Three outcasts--Sarah, mourning the death of her best friend, Marshall; Harriet, his grieving mother; and Boris, a teenage orphan--encounter the ultimate horror and violence because of Boris's fascination with a beautiful but savage classmate. Tour."
"synopsis" may belong to another edition of this title.
The poetic language of In Awe places images like mutilated mannequins and a defunct miniature golf course in a weird, dark Kansas setting. Scott Heim's lyrical tale of three outcasts (a 17-year-old boy, a 32-year-old woman, and an old woman) works its eerie magic on two levels. On one level, it's about people so vilified by society that their ambitions come from horror stories: Boris is writing a story in which the three friends will rise from the grave "with worms on [their] wrists like gray bracelets" and wreak zombie vengeance, and Sarah wants to "star in movies where everyone will suffer sobbing and she alone will survive for top billing in the sequels." On another level, it's about an obsessive desire for a love object (Boris's for another boy he sees as "half-hyena, half-swan") that is so fierce, it can only be consummated in death.From Kirkus Reviews:
Our Gang meets Godzilla in a leather bar on the Great Plains, in Heim's disappointing follow-up to Mysterious Skin (1995). Within a particular gay subculture, Kansas may function as a kind of byword for homoerotic camp, but for most people who've never been there it sounds like a quiet enough place where very little goes on. They'll hardly be prepared, then, for life in Lawrence, the university town where Boris, Harriet, and Sarah have formed one of the most unlikely trios since the brothers Karamazov. Harriet, in her 60s, was the mother of Marshall, who was a friend and mentor to the gay Boris and the prodigiously heterosexual Sarah, both of them CINCs (Children in Need of Care) from the local juvenile detention center. Marshal died recently, and his mother acts out her grief by hanging with his two teenaged friends, both creative types themselves: Boris is writing a horror novel for school, and Sarah is fascinated by cinema. Sarah's obsessive nymphomania, which landed her in the juvenile home in the first place, has come back to haunt her in the person of Rex, a local redneck who's stalking her. Boris, in love with Rex, would give anything to be stalked, but Rex doesn't know he's alive. There are vivid, detailed flashbacks describing Sarah's sexual adventures. There are lyrical and sad flashbacks describing Harriet's recollections of her son. There are scenes from Boris's novel. And there is a confused subplot concerning the disappearance of young girls in town, with all the usual suspicions and hysteria, that adds up to little in the end. Heim is a master of unnecessary detail who badly overestimates the amount of literary freight his train can pull. In a contrived and obvious climax, his story finally seems not so much fulfilled as denuded. Empty posturing without much lurking behind it, save adolescent nihilism and more than a hint of misogyny. -- Copyright ©1997, Kirkus Associates, LP. All rights reserved.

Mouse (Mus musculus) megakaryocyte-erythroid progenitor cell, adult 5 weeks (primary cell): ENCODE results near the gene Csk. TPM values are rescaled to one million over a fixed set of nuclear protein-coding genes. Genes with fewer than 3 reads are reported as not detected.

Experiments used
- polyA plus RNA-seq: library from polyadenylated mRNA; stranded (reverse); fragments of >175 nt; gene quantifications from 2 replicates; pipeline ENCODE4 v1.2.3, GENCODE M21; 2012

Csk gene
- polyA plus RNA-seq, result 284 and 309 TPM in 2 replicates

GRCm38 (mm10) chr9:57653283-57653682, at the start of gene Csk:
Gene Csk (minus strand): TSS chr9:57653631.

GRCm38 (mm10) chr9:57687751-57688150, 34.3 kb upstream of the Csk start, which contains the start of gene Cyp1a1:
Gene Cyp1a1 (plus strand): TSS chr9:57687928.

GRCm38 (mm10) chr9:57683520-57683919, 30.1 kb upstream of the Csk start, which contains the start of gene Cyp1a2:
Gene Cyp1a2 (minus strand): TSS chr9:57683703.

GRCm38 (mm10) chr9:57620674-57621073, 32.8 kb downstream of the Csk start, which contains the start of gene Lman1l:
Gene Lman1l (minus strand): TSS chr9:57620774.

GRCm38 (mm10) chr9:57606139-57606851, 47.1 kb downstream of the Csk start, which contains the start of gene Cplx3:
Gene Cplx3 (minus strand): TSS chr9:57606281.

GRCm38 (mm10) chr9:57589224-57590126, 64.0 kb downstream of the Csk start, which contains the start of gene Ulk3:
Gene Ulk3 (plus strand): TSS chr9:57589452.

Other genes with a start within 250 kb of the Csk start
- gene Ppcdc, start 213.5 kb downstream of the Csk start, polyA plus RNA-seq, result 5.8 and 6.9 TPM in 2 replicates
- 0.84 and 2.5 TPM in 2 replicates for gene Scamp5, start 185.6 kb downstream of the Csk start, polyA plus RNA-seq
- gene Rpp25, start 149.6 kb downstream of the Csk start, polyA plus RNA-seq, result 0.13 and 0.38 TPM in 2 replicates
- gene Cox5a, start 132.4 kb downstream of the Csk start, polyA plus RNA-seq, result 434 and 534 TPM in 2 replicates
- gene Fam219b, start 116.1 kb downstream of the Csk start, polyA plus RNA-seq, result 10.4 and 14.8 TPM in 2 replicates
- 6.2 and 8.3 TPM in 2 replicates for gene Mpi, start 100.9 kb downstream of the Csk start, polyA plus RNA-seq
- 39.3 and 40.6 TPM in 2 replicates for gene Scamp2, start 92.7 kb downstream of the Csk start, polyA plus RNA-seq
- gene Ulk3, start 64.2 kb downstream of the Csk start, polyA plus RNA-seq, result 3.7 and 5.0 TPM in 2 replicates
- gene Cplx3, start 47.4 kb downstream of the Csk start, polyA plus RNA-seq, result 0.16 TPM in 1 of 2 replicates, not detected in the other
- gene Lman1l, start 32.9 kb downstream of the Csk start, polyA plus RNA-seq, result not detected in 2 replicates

"About this title" may belong to another edition of this title.
Book Description Harpercollins, 1997. Hardcover. Book Condition: New. book. Bookseller Inventory # 0060186879
Book Description Harpercollins, 1997. Hardcover. Book Condition: New. Bookseller Inventory # DADAX0060186879
Book Description Book Condition: Brand New. Book Condition: Brand New. Bookseller Inventory # 97800601868761.0
Book Description Harpercollins, 1997. Hardcover. Book Condition: New. Bookseller Inventory # P110060186879
Book Description Harpercollins. Hardcover. Book Condition: New. 0060186879 New Condition. Bookseller Inventory # NEW6.1017603